Edinburgh preview: Mortal Engine, Edinburgh Playhouse

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The Independent Culture

A young company with high aspirations invests heavily in a new technology that they themselves have created and use it for the basis of a dance spectacular. Sounds like a disaster waiting to happen, but Australian dance group Chunky Move's ambition is only equalled by its optimism.

In their new show Mortal Engine, this young company will be using a novel technology that combines dancers' movements with laser lighting and real-time video projection. The show's director/choreographer Gideon Obarzanek explains: "Initially, I wanted to use video projections as a kind of lighting," he says. "I wanted to know whether it was possible for a projector to understand where dancers are. Rather than working with pre-rendered video, I wanted video that could respond to movement."

Obarzanek is not only the show's director, but also one of the founders of this expressive style. "A couple of years ago, Freider Weiss [the show's interactive computer engineer] and I worked on a solo performance with just one dancer. From that we became more ambitious and we made Mortal Engine." The only ceiling on this is the director's imagination, as he crafts complex loops and patterns to coincide with the dancers' movements.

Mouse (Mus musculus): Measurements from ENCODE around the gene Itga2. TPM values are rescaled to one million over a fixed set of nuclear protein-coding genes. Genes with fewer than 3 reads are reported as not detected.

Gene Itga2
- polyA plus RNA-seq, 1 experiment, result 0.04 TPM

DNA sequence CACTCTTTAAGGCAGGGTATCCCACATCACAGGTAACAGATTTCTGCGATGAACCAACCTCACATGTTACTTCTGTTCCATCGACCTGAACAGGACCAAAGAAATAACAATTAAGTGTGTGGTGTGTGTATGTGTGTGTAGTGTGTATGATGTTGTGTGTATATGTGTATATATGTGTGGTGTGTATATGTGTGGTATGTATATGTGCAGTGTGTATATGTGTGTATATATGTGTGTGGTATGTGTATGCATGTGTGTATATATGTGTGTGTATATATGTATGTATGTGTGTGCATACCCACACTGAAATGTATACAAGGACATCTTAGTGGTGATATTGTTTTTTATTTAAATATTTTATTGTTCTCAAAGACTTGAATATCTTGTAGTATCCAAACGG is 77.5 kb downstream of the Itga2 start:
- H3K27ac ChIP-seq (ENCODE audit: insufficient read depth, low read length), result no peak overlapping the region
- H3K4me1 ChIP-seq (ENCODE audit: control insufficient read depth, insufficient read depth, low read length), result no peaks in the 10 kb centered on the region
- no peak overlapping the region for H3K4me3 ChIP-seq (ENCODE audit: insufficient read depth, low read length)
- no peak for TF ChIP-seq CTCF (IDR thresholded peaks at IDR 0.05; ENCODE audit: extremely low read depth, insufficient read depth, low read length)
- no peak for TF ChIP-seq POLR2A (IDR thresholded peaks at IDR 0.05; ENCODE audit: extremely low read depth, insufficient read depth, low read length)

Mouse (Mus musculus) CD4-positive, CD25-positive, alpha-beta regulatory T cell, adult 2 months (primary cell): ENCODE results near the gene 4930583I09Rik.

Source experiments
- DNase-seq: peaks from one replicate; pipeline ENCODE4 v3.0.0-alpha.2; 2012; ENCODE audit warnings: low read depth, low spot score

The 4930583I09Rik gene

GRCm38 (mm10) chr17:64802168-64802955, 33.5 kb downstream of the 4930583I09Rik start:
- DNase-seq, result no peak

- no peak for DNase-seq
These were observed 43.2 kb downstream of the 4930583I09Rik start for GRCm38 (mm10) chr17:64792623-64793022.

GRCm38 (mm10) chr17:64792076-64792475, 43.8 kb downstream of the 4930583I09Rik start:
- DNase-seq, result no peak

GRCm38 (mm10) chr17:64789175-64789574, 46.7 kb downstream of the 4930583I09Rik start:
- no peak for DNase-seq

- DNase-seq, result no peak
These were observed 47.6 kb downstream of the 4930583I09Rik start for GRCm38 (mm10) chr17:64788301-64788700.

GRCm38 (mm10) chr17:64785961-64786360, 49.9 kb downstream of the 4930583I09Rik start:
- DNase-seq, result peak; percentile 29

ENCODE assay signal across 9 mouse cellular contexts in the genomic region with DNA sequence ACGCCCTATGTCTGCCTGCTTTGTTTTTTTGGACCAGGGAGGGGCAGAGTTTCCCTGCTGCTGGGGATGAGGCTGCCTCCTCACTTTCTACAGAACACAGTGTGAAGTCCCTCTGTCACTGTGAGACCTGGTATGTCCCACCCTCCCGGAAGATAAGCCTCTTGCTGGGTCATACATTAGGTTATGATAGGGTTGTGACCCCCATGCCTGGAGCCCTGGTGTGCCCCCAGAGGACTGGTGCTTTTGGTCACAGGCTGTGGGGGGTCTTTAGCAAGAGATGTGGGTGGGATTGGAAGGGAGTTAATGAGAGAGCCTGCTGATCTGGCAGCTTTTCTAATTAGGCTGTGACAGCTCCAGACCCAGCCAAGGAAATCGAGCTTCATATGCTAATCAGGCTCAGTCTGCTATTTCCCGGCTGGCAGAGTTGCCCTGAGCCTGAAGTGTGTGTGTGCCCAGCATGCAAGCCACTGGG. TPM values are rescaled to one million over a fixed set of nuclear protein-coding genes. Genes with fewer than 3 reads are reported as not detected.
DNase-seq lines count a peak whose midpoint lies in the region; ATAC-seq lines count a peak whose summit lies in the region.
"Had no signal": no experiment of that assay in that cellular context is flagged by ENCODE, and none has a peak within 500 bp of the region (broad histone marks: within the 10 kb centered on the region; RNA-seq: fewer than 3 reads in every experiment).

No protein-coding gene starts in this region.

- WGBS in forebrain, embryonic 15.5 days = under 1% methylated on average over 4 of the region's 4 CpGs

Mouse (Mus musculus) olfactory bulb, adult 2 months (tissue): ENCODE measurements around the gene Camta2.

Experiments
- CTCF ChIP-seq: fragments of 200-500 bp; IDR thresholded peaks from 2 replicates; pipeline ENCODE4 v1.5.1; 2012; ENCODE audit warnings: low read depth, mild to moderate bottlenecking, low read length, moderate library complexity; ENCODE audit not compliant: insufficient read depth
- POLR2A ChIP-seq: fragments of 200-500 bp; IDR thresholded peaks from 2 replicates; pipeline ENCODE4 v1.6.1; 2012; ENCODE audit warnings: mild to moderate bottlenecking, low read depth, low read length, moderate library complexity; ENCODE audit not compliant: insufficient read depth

Part of the show's appeal is its "live" aspect. Although the scenes remain in the same order, the movements of the dancers (and the effects they trigger) are never the same. "The performer is free onstage, and the system responds to them," explains Obarzanek. "That allows the performers to create the sense that this is happening now: it's never happened this way before and it won't happen the same way again."

The director's faith in this medium is unshakeable, but how does he feel audiences will respond? "There are some nerves because the machines we've built to run it are quite new. It's just an exciting place to be as a viewer; you're actually witnessing an event."

17 to 19 August (0131-524 3333)

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